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Christian DeAngelis

Days to Come

August 29, 2018

"Days to Come" fills in the gap in Hellman’s career between her first play, the controversial "The Children’s Hour," and the immediate successors, the hugely commercial hit and often revived, "The Little Foxes" and the New York Drama Critics Circle Award-winning "Watch on the Rhine." Completists will want to see this play which has not been seen in New York for over 40 years. The Mint Theater Company’s revival of "Days to Come" is an example of a worthy, lost play whose problems haven’t yet been solved – if they ever will. See it now as there probably will not be another chance anytime soon. The Mint is to be applauded for taking a chance on this rarely seen, but estimable failure. You will not be bored but you may not be convinced. [more]

Hindle Wakes

February 4, 2018

Stanley Houghton’s once controversial "Hindle Wakes" explodes everything you have ever been taught about the double standard and the place of women in society. The irrefutable logic of the characters in this play can only leave you with one conclusion. Gus Kaikkonen’s superb production for the Mint Theater Company restores this forgotten play to its rightful place in British drama. Had the playwright not died prematurely the year after "Hindle Wakes"’ premiere, the play would most likely have not fallen into an almost 100 year eclipse. Ironically, the Me-Too movement reminds us that the philosophy that “boys will be boys” is both immoral and indefensible. [more]

The Lucky One

May 19, 2017

Director Jesse Marchese has cast the play very strangely. Ari Brand’s Bob is a good deal shorter than his younger brother so that one must continually remind one’s self which is which. As Pamela, Paton Ashbrook also is taller than Bob. Is this a subtle hint that she doesn’t belong with him? Gerald has three friends who are guests in his father’s house. Andrew Fallaize’s Tommy, an idle fellow mad about golf, and his girlfriend Letty, played by Mia Hutchinson-Shaw, seem so much younger than Gerald that it stretches the imagination that they are his close friends. Gerald’s friend Henry Wentworth, a successful barrister played by Michael Frederic, looks so much older that it also seems rather unbelievable that they are bosom buddies. A delightful Cynthia Harris plays wise, compassionate Great Aunt Harriet in such an astute manner that she highlights all the subtext of her lines, the only actor in the production to do so. [more]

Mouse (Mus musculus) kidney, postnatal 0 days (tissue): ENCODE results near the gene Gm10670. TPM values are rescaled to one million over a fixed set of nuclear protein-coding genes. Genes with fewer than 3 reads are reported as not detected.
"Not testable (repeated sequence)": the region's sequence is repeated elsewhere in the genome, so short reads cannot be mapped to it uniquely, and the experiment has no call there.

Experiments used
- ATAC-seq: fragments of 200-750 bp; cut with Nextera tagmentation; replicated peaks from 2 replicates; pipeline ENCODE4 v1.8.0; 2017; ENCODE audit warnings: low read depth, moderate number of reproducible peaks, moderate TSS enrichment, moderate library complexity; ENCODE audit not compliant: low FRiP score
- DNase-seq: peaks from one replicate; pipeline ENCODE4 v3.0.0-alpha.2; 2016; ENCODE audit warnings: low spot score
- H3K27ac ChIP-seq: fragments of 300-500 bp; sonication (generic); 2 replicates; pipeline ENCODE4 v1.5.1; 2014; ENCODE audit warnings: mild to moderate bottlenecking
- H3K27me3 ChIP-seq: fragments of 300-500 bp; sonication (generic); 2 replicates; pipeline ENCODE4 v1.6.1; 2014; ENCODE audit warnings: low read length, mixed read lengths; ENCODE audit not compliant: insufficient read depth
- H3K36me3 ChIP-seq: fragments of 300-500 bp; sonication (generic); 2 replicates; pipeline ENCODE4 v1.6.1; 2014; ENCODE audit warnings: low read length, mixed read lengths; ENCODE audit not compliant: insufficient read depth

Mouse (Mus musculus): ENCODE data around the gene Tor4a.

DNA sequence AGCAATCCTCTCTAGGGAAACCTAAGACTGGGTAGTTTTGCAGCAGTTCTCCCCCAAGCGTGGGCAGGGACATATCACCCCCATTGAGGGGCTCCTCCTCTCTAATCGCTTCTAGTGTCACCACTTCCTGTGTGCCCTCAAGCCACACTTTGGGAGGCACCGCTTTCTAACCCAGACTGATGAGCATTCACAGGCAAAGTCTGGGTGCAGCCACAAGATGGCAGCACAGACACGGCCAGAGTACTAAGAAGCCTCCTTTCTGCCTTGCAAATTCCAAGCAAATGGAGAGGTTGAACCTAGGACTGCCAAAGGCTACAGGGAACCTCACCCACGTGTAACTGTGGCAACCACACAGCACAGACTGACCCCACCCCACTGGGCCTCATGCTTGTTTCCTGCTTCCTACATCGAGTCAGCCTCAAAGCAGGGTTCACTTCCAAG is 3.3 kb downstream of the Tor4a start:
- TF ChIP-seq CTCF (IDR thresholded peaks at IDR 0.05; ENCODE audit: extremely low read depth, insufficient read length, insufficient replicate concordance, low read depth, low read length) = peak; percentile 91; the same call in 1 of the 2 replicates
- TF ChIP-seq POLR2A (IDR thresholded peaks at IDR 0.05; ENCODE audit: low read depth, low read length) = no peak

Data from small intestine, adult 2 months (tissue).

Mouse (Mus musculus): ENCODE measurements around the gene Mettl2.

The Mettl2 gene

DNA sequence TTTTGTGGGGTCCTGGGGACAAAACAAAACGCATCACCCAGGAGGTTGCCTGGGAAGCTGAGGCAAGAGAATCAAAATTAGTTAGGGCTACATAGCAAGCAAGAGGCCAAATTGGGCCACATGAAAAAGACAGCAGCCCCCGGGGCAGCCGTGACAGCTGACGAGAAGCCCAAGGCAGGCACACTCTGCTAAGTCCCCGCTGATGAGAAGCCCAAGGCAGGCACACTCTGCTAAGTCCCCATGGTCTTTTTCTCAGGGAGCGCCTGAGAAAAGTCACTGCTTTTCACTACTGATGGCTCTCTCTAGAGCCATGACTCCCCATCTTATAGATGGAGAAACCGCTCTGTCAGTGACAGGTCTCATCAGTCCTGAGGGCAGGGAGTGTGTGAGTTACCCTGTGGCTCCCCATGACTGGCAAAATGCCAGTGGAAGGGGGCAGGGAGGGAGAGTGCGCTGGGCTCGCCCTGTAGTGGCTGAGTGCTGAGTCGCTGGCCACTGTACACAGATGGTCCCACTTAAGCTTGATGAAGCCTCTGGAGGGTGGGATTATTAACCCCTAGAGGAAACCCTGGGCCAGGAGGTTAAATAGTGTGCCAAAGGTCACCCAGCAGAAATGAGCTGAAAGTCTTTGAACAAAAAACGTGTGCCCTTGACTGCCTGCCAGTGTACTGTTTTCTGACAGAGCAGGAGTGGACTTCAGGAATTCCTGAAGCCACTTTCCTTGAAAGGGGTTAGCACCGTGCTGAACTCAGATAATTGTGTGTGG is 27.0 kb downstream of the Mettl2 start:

The New Morality

September 28, 2015

When American born Londoner Harold Chapin was killed in W.W. I in 1915, he was a highly regarded actor, stage manager and playwright, although not as famous as his colleagues George Bernard Shaw, James Barrie or John Galsworthy. While he had completed four full-length plays, his early death led to an eclipse of his work and his fame. In the centenary of his death, the Mint Theater Company well-known for uncovering lost works of merit, has revived his major comedy, "The New Morality." While Jonathan Bank’s production is elegant and polished, this diverting play unfortunately seems lightweight and thin today. [more]